Modupe Taylor-Pearce:
Indeed, there are, having said that though, I found that those qualities are quite similar to the same qualities that make people successful in other places. I did those books because I grew up, let not say grew up. In my 20s I became passionate about reading about successful people. And so I read the books written by Jack Welch, by Nelson Mandela, reading about Richard Branson, because I figured the best way to get to where you want to go is to learn from those who walked that path. And in many ways I wanted to do the same thing for people in Sierra Leone, because there is the temptation when you read about somebody in another country to say, “That works there, but my situation could be different.” But the more I’ve done this and I do plan on doing some books that are more Pan-African.

The more I’ve done this, the more I’ve come to the realization that the secrets to success are common, they’re the same thing regardless of where you are. It’s being vision focused, being very clear about where you’re going in the long term. It’s being reliable and trustworthy, people have to know that your word is your bond and they have to trust you, otherwise they won’t invest their time, talents or treasure in you or in your big plan. And the third is being a lifelong learner, recognizing the fact that you don’t have the skills or the knowledge that you need to achieve the vision that you want to achieve, and therefore you have to be constantly searching out and growing in that direction. Because what then happens is that as you are learning and acquiring new knowledge and skills, the people who need to invest their time, talents and treasure in your vision will actually appreciate that and start to gain more confidence in your ability to actually make that vision a reality.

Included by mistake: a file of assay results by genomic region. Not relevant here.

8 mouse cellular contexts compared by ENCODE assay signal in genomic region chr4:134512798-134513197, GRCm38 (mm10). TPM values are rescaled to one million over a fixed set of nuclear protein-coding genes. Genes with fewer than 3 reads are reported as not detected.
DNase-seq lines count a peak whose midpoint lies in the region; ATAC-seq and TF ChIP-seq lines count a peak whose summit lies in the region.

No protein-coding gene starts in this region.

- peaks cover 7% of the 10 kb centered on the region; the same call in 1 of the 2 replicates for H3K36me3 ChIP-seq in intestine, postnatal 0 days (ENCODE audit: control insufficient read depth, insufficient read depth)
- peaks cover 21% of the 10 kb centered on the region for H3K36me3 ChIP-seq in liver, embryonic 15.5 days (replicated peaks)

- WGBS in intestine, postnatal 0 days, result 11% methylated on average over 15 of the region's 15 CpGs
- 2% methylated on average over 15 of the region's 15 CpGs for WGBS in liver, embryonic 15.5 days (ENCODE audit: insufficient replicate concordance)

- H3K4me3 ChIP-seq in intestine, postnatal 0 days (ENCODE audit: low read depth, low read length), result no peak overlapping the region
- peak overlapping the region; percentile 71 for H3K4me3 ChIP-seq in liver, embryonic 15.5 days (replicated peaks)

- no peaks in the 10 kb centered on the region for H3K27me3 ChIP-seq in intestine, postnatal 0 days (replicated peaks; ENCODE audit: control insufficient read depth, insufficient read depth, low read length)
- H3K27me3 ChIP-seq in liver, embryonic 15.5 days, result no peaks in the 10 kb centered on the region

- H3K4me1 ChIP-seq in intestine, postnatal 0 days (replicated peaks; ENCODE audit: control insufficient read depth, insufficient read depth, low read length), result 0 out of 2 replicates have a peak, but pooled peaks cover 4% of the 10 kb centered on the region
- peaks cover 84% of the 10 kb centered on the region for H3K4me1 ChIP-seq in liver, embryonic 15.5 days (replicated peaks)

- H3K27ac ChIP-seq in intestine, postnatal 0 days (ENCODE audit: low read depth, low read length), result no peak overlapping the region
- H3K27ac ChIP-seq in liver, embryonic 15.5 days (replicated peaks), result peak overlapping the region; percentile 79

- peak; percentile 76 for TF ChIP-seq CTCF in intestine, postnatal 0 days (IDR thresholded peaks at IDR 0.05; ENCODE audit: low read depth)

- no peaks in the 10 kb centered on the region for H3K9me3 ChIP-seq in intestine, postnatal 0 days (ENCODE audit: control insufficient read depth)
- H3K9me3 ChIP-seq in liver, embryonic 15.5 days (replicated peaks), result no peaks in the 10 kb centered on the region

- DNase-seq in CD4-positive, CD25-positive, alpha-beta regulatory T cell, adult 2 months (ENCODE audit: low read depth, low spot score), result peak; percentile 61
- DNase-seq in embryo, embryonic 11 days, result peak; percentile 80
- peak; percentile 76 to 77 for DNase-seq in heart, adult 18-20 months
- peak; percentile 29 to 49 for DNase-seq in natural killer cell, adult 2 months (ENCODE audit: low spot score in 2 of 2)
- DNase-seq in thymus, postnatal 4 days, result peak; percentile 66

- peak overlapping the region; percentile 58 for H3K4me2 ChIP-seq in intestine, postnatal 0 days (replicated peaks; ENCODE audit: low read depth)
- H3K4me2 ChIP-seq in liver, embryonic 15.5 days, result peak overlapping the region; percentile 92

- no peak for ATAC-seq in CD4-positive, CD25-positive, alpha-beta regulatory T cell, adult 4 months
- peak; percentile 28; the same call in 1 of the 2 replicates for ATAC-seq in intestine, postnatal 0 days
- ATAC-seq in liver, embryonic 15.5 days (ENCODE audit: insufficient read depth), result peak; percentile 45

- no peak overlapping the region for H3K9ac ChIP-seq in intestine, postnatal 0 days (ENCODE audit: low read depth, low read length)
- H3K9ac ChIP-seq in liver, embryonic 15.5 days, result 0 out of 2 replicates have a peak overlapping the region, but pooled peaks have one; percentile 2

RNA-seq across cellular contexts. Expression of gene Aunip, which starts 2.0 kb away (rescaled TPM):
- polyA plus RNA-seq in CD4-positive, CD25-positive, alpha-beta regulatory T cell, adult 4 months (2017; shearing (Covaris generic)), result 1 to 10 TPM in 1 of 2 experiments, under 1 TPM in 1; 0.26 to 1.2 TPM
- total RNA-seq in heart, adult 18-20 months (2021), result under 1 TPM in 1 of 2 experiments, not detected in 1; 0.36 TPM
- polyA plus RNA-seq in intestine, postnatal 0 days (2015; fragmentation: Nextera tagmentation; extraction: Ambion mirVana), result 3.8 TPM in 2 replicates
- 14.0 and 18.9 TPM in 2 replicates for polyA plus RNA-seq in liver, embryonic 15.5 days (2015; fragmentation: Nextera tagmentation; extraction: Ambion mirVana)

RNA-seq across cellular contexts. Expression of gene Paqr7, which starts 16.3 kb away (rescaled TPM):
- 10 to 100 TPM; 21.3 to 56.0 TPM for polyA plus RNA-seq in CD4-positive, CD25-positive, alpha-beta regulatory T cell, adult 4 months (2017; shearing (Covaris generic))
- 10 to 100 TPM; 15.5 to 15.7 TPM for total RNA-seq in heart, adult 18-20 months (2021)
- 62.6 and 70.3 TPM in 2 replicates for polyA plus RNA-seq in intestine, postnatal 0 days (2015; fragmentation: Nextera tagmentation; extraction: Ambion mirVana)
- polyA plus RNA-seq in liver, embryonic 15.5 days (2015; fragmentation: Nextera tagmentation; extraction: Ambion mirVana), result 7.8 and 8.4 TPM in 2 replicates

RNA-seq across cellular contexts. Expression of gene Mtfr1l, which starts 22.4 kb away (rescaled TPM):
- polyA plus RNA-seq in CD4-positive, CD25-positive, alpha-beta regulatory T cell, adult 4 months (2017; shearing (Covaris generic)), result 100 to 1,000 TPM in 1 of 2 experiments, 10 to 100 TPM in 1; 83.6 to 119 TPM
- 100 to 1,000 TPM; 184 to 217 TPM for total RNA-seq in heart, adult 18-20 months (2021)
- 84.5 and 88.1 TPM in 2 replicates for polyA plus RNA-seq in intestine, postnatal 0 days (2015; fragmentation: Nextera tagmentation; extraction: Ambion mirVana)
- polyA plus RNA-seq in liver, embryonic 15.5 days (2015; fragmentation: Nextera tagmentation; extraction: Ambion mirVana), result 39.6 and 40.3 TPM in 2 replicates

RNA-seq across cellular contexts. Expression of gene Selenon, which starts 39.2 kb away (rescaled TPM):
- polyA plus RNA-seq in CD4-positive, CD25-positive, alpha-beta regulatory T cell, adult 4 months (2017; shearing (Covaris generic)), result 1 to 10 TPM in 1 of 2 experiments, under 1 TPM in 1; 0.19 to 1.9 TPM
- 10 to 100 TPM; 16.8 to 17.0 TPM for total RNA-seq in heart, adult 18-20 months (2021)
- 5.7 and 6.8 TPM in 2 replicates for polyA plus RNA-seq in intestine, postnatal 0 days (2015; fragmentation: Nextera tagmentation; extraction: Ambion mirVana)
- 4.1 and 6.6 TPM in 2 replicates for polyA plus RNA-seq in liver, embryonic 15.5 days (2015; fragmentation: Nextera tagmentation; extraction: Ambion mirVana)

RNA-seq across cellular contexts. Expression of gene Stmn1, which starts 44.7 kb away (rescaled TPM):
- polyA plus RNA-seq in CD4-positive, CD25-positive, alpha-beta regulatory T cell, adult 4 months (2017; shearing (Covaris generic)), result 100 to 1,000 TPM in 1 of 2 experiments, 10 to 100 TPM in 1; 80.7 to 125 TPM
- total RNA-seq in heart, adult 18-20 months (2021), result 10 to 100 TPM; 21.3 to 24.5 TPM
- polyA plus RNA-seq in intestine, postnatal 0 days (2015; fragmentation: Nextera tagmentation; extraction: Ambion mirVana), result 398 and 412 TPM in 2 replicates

And ultimately that’s what success is, it’s the achievement of your vision, whatever it is. Nelson Mandela was successful because he achieved a freed South Africa, that was his vision, his vision had nothing to do with, “I want to make a billion dollars.” It was a freed South Africa. Richard Branson’s definition of success was different, but he achieved it and the same thing with Jack Welch. So whatever is your vision, achieving that is what success is, and the first step is you have to have one, because you’d be amazed how many people go through life and they have no clue what they want to achieve in life. They’re just floating around like a boat in the middle of the water and just being taken around by any window or wave. And secondly, be a lifelong learner. And thirdly, be trustworthy, your word has to be your bond, character and reliability.

Stuart Crainer:
I think we’re all marking ourselves on those as you’re speaking Modupe. I always think sustaining curiosity, when you talk about lifelong learning, sustaining curiosity is really difficult. You don’t meet many people who are in their mid 80s or older who are still curious, it’s a hell of a difficult thing to put off and sustain.

Modupe Taylor-Pearce: